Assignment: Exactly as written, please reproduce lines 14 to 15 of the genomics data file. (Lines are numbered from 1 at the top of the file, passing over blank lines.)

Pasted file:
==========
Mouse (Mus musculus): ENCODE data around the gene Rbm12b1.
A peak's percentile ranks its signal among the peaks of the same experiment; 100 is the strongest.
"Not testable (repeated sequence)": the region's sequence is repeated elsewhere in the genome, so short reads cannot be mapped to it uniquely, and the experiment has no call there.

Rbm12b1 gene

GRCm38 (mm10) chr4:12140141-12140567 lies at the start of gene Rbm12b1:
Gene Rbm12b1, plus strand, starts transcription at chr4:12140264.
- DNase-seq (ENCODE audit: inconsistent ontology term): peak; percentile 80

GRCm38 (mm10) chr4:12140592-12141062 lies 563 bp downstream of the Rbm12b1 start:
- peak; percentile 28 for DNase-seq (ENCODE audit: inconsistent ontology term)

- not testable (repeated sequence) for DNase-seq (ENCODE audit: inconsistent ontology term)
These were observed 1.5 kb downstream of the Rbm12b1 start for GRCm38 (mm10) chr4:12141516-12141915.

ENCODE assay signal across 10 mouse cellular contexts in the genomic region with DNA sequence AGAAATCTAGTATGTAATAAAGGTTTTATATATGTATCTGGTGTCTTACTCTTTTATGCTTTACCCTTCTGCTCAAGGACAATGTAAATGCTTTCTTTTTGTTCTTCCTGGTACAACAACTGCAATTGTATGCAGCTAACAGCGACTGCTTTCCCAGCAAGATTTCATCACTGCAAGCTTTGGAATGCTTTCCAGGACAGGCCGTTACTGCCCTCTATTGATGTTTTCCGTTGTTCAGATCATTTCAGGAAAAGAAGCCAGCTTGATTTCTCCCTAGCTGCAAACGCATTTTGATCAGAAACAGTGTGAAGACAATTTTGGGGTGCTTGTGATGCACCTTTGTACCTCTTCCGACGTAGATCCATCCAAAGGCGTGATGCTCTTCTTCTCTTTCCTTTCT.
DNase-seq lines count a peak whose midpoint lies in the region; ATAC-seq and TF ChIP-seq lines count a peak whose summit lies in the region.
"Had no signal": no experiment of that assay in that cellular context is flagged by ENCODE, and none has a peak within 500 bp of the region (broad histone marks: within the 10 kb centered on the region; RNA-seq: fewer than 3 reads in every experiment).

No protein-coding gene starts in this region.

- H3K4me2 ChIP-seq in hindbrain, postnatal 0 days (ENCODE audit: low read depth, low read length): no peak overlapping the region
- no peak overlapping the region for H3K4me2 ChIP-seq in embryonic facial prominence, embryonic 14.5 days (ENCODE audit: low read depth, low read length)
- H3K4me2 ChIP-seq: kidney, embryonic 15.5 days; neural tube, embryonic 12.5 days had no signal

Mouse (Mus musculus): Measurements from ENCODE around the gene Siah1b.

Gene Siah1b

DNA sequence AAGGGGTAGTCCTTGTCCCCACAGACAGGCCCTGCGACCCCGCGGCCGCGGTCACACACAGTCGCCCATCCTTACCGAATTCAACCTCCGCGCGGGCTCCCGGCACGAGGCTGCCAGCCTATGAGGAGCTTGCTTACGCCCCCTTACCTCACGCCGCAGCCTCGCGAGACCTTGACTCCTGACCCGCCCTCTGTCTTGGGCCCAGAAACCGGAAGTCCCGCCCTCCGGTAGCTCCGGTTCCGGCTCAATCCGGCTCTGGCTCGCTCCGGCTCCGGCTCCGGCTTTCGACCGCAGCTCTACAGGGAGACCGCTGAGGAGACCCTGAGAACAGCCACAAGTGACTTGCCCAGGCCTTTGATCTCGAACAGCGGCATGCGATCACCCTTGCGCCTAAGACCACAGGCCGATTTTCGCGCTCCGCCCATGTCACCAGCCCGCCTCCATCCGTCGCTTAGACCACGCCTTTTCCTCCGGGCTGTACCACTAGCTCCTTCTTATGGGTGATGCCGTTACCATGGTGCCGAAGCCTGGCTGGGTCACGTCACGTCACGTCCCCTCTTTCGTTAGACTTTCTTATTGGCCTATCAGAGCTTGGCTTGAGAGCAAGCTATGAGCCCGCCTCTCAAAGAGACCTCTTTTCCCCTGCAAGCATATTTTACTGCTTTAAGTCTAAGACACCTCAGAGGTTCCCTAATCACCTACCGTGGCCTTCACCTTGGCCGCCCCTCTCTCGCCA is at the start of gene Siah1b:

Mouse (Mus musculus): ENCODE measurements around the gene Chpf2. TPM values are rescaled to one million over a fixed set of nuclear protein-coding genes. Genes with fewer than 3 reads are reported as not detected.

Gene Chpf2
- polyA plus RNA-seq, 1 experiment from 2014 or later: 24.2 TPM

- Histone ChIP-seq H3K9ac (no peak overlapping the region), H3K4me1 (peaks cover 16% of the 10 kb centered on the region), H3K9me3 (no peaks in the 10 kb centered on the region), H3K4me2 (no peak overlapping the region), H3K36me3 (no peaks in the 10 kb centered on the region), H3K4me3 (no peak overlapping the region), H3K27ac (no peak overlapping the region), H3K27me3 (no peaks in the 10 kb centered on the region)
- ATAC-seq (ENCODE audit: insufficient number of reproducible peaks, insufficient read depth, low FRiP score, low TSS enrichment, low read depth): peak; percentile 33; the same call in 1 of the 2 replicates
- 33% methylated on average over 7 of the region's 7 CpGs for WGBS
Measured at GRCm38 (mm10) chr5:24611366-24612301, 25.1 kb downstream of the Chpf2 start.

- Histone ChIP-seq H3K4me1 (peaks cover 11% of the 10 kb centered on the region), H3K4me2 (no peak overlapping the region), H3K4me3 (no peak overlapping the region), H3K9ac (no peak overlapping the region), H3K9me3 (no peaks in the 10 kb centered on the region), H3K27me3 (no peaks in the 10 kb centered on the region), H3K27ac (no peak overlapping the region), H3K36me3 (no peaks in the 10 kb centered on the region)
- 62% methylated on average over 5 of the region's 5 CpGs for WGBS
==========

"Had no signal": no experiment of that assay in that cellular context is flagged by ENCODE, and none has a peak within 500 bp of the region (broad histone marks: within the 10 kb centered on the region; RNA-seq: fewer than 3 reads in every experiment).

No protein-coding gene starts in this region.